When I tell the Europeans that I’m Canadian, their first response is: “Oh, so you must be used to this cold then. This must be nothing.”

My response? “Actually, I’m a Vancouverite…we’re wimps.” I have been freezing my butt off in Berlin for the last two days and simultaneously loving it and wondering if my toes are still there.

My last days in Geneva were balmy compared to Berlin. We wandered around the Old Town area, saw the Jet D’eau (the tallest water fountain in the world), checked out the crypts under the cathedral, looked at a lot of watches that we couldn’t afford…that sort of thing.





One of the areas I quite liked was Carouges, an older, artsy neighbourhood of Geneva. We also went to go see the UN building, which had this enormous chair with a broken leg sitting right outside. I kind of wondered what would happen if a giant attempted to sit on it. Overall, it was a great and enormously international city.




I’ve found Berlin to feel very different. I don’t mean that in a bad way, just that Berlin feels that it’s brimming over the edge with memories. I actually have liked it a lot, despite the fact that there is snow everywhere and I can barely feel my fingers at the end of the day. On our first day, we went on a tour that touched upon most of Berlin’s biggest monuments and areas. It was actually really interesting, and I think I understood a lot more out of the city’s history than if I had simply wandered around on my own.






We also discovered an amazing chocolate place that we’ve now been to twice – it used to be the chocolatier for the royal family. Today was full of Christmas market shopping. I am probably lucky that I only have one backpack, because if I didn’t have a space constraint I would’ve bought an extraordinary amount of stuff. Instead, I had to cry inside and walk away (and buy myself things that can fit in my stomach, instead…)


We also went to go see the government building, which was pretty cool. You got to walk up this dome at the top, and I’m sure if it hadn’t been covered in snow it would’ve been a great view. Instead, I got to study the icicles pretty closely and guess at what half the city looked like. It was still worth it though.




I’m pretty tired now, but one more week before I go home! Tomorrow is a bit more of Berlin, and then off to Copenhagen, where I’m hoping for a few degrees higher in temperature. (I’m funny, aren’t I?)



It seems that every time I take a trip, I lose track of time in the last month and my poor blog suffers for it. I really want to do a post on what I was up to in Italy for the last while, but I’m also really excited about where I am right now, so I think Italy will have to wait for a few days – perhaps I’ll do it when I’m sitting in an airport.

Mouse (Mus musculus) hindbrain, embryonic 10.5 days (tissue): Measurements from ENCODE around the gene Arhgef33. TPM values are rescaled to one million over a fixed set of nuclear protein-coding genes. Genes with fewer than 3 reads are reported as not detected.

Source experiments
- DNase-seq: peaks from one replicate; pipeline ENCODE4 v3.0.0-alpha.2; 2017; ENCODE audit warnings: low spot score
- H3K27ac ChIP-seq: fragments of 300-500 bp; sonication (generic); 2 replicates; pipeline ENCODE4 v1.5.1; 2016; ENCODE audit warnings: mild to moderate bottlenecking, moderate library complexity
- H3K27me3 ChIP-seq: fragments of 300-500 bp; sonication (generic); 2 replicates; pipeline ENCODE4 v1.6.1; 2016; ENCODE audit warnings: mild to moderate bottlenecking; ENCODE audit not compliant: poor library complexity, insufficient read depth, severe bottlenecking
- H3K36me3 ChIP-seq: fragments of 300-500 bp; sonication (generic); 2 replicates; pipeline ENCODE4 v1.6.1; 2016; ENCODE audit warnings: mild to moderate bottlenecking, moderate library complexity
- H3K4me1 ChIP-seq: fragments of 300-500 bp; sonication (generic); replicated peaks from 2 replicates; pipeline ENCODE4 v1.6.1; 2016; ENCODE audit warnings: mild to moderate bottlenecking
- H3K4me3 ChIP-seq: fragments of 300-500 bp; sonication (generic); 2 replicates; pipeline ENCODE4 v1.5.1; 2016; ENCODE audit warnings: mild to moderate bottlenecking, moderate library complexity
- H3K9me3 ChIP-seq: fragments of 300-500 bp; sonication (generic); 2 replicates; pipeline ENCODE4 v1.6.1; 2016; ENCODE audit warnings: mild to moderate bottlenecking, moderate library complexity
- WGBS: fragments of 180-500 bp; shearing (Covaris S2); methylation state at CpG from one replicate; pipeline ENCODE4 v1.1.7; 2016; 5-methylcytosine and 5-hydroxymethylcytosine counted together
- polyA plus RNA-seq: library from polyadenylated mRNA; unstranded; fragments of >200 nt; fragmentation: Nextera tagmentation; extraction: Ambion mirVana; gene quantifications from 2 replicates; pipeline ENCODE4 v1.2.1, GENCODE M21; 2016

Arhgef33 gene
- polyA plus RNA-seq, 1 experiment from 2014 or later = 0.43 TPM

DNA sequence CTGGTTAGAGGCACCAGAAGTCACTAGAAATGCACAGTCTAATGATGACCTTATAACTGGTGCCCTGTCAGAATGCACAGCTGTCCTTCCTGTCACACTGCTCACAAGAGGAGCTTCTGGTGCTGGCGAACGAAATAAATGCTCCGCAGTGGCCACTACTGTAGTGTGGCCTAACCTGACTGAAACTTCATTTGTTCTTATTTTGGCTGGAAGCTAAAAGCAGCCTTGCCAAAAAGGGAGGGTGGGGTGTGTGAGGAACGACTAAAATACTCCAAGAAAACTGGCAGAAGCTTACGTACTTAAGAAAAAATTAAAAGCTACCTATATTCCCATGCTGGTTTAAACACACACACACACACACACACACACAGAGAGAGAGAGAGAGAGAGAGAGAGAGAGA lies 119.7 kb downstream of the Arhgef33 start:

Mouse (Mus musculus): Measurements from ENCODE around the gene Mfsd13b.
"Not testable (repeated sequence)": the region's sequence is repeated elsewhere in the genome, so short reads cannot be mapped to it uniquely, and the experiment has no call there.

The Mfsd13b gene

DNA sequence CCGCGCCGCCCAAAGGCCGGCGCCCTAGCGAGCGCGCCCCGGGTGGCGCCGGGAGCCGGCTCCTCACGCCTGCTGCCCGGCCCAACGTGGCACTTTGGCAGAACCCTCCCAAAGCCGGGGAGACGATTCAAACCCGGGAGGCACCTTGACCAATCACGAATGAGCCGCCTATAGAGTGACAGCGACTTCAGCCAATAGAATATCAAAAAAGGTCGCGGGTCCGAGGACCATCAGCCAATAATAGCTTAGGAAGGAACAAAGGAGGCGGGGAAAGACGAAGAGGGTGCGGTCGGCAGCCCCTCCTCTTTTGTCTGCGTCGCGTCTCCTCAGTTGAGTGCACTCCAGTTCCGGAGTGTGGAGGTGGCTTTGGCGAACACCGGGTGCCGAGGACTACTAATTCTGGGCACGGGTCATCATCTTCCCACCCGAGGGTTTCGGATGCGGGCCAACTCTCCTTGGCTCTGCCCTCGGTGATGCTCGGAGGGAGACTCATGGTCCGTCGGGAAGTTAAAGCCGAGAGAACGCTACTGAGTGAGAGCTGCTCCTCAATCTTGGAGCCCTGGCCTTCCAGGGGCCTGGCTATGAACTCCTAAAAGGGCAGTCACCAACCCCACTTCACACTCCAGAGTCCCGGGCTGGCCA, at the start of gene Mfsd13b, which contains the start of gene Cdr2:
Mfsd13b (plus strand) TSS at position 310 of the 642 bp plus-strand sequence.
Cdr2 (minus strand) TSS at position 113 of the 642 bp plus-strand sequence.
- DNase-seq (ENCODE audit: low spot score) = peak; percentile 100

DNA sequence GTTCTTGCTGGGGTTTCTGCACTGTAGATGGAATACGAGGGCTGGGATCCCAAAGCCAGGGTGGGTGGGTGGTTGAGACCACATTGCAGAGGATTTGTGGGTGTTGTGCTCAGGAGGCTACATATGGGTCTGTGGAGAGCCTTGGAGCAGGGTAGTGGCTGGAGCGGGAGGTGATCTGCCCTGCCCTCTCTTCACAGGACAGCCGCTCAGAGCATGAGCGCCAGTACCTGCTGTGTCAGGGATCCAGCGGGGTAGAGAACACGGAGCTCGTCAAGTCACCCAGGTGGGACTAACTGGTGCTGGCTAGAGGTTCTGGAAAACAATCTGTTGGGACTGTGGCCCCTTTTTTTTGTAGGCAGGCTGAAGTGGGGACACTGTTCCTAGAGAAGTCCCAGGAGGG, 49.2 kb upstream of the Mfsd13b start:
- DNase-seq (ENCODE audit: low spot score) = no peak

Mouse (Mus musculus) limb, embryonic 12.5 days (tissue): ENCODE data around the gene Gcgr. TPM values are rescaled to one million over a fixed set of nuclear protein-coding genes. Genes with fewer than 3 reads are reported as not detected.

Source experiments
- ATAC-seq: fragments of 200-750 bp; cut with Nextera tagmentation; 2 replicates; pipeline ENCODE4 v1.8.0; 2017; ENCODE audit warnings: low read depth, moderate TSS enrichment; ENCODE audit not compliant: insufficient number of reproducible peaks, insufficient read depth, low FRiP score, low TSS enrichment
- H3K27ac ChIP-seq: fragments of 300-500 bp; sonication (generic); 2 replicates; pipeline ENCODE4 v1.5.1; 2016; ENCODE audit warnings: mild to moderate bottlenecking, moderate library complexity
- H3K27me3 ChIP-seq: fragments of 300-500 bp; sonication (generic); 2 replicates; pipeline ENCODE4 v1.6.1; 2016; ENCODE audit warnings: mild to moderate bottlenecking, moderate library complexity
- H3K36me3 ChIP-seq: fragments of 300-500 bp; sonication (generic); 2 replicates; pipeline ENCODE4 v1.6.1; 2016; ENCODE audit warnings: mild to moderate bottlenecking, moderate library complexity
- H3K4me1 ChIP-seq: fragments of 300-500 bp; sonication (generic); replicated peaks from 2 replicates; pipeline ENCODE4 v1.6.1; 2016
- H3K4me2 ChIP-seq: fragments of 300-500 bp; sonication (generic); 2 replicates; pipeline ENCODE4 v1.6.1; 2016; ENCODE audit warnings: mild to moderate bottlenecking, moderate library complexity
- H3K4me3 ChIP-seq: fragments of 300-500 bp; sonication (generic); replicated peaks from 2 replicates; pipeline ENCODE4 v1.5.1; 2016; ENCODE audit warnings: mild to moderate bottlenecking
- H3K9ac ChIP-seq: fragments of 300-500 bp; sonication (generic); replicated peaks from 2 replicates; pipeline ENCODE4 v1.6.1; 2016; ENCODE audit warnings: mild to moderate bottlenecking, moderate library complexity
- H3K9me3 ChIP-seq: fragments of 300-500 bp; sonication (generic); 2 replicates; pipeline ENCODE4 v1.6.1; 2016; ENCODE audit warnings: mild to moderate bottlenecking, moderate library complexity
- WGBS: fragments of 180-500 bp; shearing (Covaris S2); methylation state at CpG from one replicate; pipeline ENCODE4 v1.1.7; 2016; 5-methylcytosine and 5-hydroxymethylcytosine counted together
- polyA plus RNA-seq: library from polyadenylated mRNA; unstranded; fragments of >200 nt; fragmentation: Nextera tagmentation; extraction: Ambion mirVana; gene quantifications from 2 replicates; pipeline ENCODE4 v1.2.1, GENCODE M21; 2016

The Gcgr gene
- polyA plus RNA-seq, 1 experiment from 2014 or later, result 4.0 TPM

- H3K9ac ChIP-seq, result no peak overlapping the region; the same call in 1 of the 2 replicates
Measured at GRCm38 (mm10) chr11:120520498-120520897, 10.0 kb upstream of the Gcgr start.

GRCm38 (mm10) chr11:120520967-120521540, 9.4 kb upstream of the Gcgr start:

Friday was my last day in Italy, and while it was bittersweet, yesterday I set off with a friend for Geneva, Switzerland! It took us almost the entire day to travel from Prato to Geneva due to some train complications, but we made it here in the end. It is very distinctly winter here – I felt like I had passed into some mystical winter wonderland when our train went through a tunnel and emerged in the midst of hugely majestic, snowy mountains. It was absolutely magical. No other words for it.

Today we went on a cheese and chocolate tour that passed through Bulle and Gruyères, two towns about an hour or two from Geneva. It may have been the best money I’ve ever spent in my entire life. Geneva is surrounded by mountains and water, so we got to drive through and see these beautiful towering peaks all around us. I didn’t realize how close Geneva is to France – it’s only half an hour drive in some parts to the Swiss/French border.


Our first stop was the Nestle/Cailler chocolate factory in Bulle, where my friend and I nearly made ourselves sick with the amount of chocolate we ate. This morning, I would’ve sworn on my Macbook that I could never get sick of chocolate…and then I ate the equivalent of five bars of chocolate in about five minutes. The tour was very cool though, they had an explanation of chocolate that moved you through these crazy decorated rooms, you were able to taste the cocoa beans and see how they made the chocolate, and then taste all the chocolate you could hold in your stomach.




After that, we headed to Gruyères, which is one of the most picturesque places I have ever been. We had a delicious cheese fondue lunch, which was also possibly the most cheese I’ve ever had in my life at one time.



The views from Gruyères were breathtaking.






After we got back to Geneva, we went to check out the parade for L’Escalade, a festival they hold in early December to commemorate an attack they repelled. There was a large parade with people in medieval dress holding fire and whatnot – it was pretty cool. There were sheep and everything! Unfortunately it was so busy I had a hard time getting a good picture, and then we got extremely lost coming back to our hostel and spent over an hour wandering around Geneva in the dark. It’s pretty cold here, hence the marshmallowifying I’m doing to myself – I wore six layers today. It was quite impressive, I doubled my size. I’m pretty sure if I fell over there’s no possible way to do damage to my upper part as it was so wrapped in sweaters and jackets. The things I do to stay warm.